WGN-TV Show Notes — April 17, 2003
The average American life expectancy is rising so many baby boomers will end up taking care of their aging parents and relatives.
“I don’t know what I’m doing,” says BJ Kules.
When the tables turn and you start parenting your parents, it’s easy to let your emotions get in the way of making a tough decision.
“I’m very upset. I’m thinking on a Friday, ‘What am I going to do to take care of my mother by Monday morning?'” BJ says.
1.5 million Americans currently live in nursing homes and their children mistakenly think a hospital’s social service staff will help in choosing a good home.
“They’ll refer them into their own nursing home that they have an affiliation with,” says Gary Winner, Planned Elderhood.
When the time comes to make the call…
“Most people are frantic. They want things done right away,” Winner says.
Winner, a certified estate planner, set up a company called Planned Elderhood to help the sandwich generation cope with financial, legal and social service aspects of placing mom and dad in a nursing home. That could include rearranging assets so the patient qualifies for Medicaid.
“I make the process work so financially we are optimizing their money,” Winner says.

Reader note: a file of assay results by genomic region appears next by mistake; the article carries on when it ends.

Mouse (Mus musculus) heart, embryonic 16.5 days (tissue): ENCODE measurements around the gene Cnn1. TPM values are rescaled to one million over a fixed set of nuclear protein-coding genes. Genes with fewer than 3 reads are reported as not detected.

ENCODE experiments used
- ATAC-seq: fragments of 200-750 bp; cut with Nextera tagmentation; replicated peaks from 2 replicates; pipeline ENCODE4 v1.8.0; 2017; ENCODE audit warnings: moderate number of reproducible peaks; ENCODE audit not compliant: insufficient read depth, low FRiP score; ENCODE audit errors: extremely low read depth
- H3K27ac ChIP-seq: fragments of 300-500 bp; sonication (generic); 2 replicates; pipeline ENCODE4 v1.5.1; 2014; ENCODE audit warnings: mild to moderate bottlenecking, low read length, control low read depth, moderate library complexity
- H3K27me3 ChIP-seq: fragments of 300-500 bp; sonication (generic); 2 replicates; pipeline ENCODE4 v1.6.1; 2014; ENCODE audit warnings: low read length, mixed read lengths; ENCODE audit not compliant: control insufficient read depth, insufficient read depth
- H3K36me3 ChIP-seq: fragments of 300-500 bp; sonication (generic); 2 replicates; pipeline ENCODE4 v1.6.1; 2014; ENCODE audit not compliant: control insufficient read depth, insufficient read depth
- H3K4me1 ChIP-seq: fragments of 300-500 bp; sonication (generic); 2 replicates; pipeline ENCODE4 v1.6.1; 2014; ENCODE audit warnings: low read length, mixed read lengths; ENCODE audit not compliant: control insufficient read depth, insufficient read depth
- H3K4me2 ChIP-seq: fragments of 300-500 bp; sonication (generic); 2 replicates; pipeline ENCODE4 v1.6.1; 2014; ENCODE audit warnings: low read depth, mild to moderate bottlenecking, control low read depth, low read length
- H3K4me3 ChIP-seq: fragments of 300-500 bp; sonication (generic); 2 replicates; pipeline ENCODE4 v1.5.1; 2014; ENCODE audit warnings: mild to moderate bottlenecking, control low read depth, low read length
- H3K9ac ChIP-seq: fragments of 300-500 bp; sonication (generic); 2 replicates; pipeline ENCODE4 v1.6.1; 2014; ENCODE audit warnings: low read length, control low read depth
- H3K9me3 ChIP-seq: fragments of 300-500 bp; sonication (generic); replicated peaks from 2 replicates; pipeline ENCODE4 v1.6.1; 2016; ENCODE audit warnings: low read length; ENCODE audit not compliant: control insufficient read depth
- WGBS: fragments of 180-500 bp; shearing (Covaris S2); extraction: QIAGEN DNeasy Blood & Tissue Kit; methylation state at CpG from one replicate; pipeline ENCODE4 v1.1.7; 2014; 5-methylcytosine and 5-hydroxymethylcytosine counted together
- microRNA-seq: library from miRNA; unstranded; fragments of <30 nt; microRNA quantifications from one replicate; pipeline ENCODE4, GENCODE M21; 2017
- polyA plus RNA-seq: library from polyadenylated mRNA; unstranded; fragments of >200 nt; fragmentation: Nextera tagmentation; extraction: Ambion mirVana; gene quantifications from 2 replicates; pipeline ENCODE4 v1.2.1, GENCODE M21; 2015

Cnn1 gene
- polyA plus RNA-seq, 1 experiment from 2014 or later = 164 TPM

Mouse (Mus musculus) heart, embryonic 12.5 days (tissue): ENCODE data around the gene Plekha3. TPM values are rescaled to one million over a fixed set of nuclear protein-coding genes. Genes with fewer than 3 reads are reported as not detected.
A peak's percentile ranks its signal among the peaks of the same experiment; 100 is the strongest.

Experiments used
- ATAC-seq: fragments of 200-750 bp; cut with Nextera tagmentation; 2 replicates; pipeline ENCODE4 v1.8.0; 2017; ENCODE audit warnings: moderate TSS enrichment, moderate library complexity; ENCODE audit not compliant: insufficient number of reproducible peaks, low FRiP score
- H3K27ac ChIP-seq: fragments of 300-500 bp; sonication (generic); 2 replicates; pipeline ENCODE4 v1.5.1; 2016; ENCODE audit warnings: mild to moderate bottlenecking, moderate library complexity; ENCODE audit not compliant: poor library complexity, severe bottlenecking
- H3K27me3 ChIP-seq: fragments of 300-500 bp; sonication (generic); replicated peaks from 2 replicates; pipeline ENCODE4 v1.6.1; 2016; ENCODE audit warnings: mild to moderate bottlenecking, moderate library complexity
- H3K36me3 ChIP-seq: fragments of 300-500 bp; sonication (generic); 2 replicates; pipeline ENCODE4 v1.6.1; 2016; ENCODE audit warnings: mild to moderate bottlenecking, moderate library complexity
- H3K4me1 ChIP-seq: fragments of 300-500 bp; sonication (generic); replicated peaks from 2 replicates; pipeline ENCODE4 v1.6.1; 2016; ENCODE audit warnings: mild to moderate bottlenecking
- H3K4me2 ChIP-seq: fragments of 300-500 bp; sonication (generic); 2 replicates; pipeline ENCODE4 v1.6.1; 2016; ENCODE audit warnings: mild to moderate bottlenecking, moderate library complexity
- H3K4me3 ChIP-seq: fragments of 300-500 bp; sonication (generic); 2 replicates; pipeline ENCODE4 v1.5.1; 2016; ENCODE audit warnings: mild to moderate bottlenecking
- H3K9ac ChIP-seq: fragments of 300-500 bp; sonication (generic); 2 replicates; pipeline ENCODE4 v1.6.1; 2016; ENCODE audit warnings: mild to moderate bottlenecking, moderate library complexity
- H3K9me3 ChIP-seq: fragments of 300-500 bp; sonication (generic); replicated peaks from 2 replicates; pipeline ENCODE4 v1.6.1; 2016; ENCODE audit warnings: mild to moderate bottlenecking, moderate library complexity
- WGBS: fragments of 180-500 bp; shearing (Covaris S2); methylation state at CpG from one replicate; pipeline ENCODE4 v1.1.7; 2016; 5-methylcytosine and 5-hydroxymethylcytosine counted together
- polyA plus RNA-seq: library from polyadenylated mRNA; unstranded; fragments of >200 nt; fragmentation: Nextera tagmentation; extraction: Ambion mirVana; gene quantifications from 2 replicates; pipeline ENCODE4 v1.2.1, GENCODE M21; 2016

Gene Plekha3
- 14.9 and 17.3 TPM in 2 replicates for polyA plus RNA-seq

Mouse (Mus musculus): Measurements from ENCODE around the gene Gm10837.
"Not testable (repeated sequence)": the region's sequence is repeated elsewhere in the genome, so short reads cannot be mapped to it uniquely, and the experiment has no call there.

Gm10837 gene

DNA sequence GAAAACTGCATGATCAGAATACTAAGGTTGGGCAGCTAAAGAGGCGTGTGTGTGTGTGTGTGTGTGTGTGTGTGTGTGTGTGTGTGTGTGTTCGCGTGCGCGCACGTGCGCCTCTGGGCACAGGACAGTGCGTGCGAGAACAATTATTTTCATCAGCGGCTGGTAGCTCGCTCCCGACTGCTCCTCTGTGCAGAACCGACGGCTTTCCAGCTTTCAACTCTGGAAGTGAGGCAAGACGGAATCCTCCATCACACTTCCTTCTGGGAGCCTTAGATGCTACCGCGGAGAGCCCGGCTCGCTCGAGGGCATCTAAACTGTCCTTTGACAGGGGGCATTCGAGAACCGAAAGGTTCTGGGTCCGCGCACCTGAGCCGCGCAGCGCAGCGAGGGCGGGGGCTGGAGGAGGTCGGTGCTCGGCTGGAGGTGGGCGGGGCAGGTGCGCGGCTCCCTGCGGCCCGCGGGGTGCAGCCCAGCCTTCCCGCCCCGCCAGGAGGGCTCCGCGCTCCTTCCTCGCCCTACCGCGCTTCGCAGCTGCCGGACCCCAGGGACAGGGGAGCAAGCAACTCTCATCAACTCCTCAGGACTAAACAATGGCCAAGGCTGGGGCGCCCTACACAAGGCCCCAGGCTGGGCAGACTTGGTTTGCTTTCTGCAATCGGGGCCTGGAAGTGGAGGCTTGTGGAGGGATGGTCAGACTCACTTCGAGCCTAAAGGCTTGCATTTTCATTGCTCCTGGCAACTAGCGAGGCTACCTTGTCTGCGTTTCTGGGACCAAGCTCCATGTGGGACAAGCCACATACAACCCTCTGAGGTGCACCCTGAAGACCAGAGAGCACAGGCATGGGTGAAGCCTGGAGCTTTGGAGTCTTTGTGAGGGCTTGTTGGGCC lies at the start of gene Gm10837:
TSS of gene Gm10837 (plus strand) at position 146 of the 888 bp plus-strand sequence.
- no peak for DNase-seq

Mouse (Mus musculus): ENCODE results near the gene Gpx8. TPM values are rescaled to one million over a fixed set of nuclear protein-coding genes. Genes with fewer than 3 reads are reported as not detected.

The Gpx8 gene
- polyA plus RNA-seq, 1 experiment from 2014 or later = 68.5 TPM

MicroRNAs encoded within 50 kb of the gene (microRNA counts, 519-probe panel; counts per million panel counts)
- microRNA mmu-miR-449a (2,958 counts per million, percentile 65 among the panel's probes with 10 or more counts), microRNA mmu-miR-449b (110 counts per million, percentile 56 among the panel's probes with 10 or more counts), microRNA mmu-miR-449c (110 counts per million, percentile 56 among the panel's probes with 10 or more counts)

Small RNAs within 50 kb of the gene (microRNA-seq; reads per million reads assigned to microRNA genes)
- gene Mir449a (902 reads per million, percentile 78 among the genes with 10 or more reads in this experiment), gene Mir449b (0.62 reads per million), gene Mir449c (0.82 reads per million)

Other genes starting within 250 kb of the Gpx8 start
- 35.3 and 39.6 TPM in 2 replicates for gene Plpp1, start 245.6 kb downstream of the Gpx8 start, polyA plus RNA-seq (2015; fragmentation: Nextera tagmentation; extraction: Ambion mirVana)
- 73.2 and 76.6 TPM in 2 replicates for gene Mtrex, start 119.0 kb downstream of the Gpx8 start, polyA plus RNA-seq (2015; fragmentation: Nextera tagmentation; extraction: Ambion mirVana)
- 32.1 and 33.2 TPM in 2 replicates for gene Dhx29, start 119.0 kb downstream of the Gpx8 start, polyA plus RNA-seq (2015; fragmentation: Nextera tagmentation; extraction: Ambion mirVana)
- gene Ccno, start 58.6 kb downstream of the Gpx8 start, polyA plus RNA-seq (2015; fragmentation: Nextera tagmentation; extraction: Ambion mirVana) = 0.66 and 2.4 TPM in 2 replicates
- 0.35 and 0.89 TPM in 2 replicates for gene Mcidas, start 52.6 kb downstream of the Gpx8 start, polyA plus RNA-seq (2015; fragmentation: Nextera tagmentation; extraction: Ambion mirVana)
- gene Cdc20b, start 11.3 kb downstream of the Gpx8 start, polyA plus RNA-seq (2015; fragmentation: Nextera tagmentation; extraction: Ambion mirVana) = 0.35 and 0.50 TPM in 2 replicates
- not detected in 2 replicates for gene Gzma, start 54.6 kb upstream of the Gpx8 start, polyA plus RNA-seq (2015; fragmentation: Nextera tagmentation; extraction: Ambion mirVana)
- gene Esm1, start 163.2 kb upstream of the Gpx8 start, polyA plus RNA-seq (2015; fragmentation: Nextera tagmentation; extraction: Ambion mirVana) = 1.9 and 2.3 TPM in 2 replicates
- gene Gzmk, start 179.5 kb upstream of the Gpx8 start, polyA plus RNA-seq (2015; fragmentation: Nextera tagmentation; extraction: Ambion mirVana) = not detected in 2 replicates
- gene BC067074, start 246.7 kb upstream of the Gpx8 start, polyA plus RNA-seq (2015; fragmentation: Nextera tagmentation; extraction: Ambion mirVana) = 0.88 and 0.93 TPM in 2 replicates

Caseworker Michele Gilbert does the rest, from filling out Medicaid forms to working out communication problems between the nursing home staff and the family.
“I want them to be able to go into a nursing home and pretty much their biggest worry is which of mom’s favorite pictures should we bring,” Gilbert says.
Checking out a nursing home is relatively easy on the Web. At www.medicare.gov you can compare nursing homes on a variety of criteria. At www.cdc.gov, you can see the latest national nursing home survey. But with bills coming in, paperwork to fill out, and his 85-year-old mother to take care of, Kule’s plate is already full.
“I work 40 to 50 hours a week and I’m taking care of my mother. If she wants something to eat, or if she needs tissues, or if she needs new pairs of slacks, my sister and I do buy them for her,” Kules says.
Without proper planning and without knowing the Medicaid system, even a brief stay in a nursing home can completely drain a family’s assets.
“Let’s put it like this. The average person who goes into a nursing home is for 2.7 years at $50,000 a year, which is what a nursing home costs. It wipes out most families in about two years,” Winner says.
Which means the sooner you plan, the more options you’ll have.
The cost of a typical 2 1/2 year stay in a nursing home is expected to rise to $500,000 by the year 2030.
888-305-1839 (Planned Elderhood’s toll-free number)
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April 17, 2003.